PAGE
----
Supreme Court Chief Justice John G. Roberts.
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Chief Justice John Roberts sided with the Supreme Court’s liberal wing to strike down Louisiana’s law requiring abortion clinics to have admitting privileges at a hospital. 

Justice Stephen Breyer wrote the majority opinion in June Medical Services v. Russo with Justices Ruth Bader Ginsberg, Elena Kagan, and Sonia Sotomayor joining, while Roberts concurred writing a separate opinion.

Justices Samuel Alito, Neil Gorsuch, Brett Kavanaugh, and Clarence Thomas dissented. 

The Supreme Court ruled 5 to 3 in Whole Women’s Health v. Hellerstedt against an identical law in Texas in 2016. Roberts joined the dissent in that case. 

In his opinion released on Monday, he wrote, “I joined the dissent in Whole Woman’s Health and continue to believe that the case was wrongly decided. The question today however is not whether Whole Woman’s Health was right or wrong, but whether to adhere to it in deciding the present case.”

Say what? Of course, he should be weighing the merits of the case. Whether a case is right or wrong is the ONLY question he should consider. 

“The legal doctrine of stare decisis requires us, absent special circumstances, to treat like cases alike. The Louisiana law imposes a burden on access to abortion just as severe as that imposed by the Texas law, for the same reasons. Therefore Louisiana’s law cannot stand under our precedents,” he added.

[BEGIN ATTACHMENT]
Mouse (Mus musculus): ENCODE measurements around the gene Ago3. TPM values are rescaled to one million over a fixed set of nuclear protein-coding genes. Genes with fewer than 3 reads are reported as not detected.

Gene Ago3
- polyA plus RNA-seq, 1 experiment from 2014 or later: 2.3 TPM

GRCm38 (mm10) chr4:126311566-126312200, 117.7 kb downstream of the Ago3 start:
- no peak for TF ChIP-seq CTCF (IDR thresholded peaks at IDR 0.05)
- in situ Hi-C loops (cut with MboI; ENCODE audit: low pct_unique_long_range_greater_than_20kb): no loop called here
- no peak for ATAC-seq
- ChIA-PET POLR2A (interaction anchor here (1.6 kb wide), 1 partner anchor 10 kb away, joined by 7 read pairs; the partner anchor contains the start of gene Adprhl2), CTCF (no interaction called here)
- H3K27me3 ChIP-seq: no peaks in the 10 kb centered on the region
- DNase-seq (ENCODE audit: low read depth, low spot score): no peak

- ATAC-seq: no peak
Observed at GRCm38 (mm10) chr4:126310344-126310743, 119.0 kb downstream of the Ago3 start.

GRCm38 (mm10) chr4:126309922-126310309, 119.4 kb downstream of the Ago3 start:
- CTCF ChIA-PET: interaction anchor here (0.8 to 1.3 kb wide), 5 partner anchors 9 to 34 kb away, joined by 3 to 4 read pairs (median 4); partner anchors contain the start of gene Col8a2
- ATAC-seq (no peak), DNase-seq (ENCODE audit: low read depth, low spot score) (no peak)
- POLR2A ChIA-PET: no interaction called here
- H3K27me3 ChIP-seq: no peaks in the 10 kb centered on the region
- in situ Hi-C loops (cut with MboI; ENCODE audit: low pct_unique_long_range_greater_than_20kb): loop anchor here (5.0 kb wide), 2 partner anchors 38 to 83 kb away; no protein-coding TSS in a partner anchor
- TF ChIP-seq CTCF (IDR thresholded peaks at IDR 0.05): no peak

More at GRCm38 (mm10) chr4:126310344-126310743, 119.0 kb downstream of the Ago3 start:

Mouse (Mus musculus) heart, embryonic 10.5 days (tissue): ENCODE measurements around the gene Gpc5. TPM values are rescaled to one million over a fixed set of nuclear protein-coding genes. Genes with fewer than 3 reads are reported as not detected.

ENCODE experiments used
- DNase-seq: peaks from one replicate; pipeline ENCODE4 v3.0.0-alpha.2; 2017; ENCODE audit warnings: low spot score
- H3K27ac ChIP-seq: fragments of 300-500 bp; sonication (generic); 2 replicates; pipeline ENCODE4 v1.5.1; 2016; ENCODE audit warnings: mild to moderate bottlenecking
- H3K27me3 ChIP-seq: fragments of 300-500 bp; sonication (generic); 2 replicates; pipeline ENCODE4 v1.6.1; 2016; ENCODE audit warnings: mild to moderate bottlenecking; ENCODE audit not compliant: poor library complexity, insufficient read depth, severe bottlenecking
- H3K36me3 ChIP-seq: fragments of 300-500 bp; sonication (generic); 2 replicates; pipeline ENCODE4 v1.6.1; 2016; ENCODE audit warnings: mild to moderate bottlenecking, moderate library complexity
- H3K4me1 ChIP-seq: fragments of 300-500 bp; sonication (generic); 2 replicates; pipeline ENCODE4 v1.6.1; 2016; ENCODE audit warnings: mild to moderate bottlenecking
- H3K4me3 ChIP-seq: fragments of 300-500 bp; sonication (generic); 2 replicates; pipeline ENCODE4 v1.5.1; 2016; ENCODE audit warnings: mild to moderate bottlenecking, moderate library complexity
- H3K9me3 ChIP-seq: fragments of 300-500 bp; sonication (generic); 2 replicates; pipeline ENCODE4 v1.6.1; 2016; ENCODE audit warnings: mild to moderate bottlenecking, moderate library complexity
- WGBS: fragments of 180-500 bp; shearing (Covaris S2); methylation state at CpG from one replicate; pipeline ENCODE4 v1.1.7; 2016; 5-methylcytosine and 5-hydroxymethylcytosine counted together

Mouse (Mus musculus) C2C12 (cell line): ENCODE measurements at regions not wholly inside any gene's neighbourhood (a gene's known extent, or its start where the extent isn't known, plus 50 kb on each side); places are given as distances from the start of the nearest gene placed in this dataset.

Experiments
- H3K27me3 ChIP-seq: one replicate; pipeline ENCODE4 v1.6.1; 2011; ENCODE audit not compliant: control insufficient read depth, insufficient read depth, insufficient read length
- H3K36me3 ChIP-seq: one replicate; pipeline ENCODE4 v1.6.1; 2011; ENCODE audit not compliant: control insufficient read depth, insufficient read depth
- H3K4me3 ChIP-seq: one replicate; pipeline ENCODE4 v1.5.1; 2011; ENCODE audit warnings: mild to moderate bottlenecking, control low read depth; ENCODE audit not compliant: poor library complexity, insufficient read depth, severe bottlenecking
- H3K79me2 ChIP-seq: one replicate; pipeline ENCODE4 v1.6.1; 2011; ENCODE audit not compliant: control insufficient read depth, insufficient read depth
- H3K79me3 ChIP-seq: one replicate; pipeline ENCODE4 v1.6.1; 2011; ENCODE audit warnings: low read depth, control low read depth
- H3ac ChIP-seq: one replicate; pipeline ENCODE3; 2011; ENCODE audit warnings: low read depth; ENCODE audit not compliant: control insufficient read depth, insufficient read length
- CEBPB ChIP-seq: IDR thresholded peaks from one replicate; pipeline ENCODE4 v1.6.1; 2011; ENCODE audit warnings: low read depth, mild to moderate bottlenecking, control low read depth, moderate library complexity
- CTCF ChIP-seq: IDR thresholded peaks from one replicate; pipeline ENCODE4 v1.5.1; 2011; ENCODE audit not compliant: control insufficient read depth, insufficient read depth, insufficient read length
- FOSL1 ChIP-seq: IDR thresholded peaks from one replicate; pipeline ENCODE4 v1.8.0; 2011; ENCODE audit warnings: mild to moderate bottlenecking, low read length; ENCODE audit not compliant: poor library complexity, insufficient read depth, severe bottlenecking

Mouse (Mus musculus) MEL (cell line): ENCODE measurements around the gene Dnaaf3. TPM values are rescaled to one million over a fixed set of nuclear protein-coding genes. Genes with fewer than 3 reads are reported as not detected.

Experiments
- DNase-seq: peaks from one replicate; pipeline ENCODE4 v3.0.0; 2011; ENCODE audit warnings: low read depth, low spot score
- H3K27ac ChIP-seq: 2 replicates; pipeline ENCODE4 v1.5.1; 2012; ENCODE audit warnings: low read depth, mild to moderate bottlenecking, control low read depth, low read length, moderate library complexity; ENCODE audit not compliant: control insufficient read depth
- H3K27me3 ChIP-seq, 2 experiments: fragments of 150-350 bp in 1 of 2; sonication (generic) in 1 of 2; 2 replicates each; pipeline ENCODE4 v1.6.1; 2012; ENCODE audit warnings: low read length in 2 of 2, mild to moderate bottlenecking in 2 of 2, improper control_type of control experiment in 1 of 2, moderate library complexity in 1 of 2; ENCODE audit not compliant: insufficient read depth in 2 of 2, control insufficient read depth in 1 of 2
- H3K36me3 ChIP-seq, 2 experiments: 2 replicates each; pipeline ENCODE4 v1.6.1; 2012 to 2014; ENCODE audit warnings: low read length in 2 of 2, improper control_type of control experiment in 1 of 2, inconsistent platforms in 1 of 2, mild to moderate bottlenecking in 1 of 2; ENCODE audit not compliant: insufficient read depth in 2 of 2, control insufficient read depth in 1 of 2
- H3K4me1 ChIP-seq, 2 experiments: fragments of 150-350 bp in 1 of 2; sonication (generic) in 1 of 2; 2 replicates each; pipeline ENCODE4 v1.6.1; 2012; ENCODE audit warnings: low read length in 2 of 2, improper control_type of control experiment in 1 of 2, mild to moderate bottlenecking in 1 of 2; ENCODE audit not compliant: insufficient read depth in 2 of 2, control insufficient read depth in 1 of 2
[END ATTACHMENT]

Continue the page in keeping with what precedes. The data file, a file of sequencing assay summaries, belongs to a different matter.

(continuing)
Stare decisis is Latin for “stand by things decided.” It’s a legal doctrine that states that court precedents should be considered when deciding a case unless they contravene ordinary principles of justice. 

Stare decisis is important to provide some consistency within the court system as lower courts apply Supreme Court precedent. It does not mean that the Supreme Court can’t reverse itself and correct bad decisions. They have to have the ability to do that, but unfortunately, it does not happen nearly enough, and lousy precedent continues to inform future legal decisions.

So, in a nutshell: Roberts disagreed with the majority in Whole Women’s Health, continues to disagree, but because of a convoluted view of stare decisis, he’s ignoring his legal judgment of Louisiana’s law to rule against it.

Using this logic, he would have dissented in Brown v. Board of Education had he been on the Supreme Court in 1954 because of the court precedent in Plessy v. Ferguson. It’s nonsensical.

Whole Women’s Health v. Hellerstedt was wrongly decided. Striking down laws requiring abortion clinics to have admitting priveledges to a hospital within 30 miles is unreasonable, and it does not protect women’s health. 

Roberts had the opportunity to correct that mistake, and he blew it in favor of some unprincipled loyalty to institutionalism.

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